Of course, it's silly to recompute the entire game state for each client request, if the state did not change. You can cache the hard-to-compute common part and only recompute client-dependent parts, like 'fog of war'.

This leads us to the idea of a tiered database. Your most important things, like users' inventory or monetary balance, should be stored in a durable database, like Postrges or MongoDB. (BTW it's amazing what modern Postgres is capable of, and how fast writes to Mongo can be.) The often-changing things, like fog of war, positions of missiles in flight, etc, should live in a caching layer, something like Redis or Memcached, and only be stored to the durable store when an irreversible action happens (missile hits). The most important facts about the current game tick should be computed once and stored in the caching layer, in a form that allows easy queries and immediate sending to clients.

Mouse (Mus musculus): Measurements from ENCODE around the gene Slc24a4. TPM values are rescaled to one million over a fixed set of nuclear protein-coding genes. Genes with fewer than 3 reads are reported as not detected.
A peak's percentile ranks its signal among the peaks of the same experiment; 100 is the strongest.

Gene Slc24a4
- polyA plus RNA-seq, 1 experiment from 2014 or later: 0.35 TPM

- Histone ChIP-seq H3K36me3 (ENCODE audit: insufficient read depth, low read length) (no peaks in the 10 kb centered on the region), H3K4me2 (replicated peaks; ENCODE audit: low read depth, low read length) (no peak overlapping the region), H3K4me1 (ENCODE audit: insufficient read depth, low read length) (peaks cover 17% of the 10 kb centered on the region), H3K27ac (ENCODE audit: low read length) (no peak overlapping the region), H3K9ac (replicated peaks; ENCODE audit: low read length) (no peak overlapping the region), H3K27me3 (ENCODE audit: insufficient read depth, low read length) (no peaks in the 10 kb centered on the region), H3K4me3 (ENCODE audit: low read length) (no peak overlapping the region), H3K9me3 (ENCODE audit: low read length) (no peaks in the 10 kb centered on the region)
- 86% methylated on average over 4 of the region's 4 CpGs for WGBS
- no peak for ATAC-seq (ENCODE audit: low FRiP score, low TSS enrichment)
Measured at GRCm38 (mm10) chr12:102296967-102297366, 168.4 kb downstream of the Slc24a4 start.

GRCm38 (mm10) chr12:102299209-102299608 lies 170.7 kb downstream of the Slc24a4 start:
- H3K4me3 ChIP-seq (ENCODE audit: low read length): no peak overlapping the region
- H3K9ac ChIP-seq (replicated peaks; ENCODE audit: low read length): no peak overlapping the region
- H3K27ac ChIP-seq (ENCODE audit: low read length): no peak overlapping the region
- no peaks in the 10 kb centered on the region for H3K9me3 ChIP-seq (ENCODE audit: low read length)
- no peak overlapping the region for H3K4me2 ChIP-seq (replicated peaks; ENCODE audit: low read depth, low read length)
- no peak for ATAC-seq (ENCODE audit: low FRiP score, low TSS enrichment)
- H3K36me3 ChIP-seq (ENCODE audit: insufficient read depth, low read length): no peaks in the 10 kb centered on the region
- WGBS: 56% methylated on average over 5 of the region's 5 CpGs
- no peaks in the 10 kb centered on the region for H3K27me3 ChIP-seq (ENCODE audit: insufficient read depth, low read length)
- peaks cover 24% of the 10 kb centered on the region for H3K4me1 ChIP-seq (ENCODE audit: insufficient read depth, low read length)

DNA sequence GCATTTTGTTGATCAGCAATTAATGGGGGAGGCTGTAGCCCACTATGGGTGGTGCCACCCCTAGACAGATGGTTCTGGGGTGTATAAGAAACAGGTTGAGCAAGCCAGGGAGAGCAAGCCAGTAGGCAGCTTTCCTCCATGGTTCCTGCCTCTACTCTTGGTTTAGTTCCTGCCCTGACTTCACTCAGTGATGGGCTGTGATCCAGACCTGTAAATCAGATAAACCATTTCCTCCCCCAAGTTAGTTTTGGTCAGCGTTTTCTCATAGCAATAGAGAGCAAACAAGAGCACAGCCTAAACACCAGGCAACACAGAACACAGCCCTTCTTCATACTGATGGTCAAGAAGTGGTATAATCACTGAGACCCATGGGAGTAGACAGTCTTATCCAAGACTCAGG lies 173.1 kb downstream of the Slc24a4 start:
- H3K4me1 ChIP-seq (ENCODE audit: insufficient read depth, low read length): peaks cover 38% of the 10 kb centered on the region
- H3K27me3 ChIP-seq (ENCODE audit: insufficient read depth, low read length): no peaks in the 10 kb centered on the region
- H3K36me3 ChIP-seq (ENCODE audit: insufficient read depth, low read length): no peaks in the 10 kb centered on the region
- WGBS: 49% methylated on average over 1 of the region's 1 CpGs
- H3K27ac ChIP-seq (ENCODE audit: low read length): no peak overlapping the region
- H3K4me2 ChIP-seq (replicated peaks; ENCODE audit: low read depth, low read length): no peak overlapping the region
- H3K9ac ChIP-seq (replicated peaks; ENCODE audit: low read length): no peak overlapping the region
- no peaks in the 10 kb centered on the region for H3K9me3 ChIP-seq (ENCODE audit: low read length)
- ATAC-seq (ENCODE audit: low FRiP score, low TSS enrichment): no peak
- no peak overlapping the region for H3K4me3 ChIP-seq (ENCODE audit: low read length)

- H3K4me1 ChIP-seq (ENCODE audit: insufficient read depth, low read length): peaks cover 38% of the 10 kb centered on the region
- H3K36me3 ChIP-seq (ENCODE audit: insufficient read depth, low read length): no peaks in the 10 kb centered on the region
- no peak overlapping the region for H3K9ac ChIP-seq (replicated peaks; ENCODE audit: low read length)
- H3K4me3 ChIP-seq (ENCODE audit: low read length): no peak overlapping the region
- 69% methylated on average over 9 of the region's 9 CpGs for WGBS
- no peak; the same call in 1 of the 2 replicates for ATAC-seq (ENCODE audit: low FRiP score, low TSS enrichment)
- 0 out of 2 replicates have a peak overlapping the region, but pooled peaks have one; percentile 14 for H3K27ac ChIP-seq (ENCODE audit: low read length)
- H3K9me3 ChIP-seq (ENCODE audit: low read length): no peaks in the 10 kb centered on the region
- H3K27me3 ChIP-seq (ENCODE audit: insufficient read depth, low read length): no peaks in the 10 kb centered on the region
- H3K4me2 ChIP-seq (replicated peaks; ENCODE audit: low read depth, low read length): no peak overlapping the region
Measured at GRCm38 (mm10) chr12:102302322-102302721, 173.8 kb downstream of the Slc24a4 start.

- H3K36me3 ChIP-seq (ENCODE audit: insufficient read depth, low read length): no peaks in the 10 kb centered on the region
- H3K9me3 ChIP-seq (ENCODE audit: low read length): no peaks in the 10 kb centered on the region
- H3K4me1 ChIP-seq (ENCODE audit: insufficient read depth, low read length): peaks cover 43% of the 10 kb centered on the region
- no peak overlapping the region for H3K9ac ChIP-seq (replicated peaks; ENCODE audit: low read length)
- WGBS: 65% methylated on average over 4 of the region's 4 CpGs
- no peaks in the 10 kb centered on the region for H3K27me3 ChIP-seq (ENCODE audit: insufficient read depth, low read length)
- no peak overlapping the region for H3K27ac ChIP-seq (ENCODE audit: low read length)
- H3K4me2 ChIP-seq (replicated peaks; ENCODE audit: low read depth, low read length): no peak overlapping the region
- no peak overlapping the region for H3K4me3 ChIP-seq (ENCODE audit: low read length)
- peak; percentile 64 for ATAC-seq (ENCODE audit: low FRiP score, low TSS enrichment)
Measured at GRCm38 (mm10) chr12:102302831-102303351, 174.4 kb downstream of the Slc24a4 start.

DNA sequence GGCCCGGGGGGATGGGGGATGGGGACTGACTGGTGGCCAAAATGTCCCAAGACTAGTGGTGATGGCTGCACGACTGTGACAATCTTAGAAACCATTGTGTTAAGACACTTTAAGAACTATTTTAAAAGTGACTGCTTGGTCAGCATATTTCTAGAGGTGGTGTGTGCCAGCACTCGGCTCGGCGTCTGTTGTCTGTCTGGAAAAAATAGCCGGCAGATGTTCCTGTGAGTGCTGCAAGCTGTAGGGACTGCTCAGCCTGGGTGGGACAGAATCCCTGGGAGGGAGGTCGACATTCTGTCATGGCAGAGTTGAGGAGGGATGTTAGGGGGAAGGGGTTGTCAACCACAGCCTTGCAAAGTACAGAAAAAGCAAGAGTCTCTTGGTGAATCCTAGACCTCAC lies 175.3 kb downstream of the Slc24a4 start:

The state of the caching layer can be lost to a crash without catastrophic consequences, and can be recomputed from the durable data.

This is, of course, somehow complex. Don't go for it until you have a working crude prototype. Use only the durable store (e.g. Postgres) until you start hitting performance problems and have identified these problems to be database-related. Then you will see what to cache.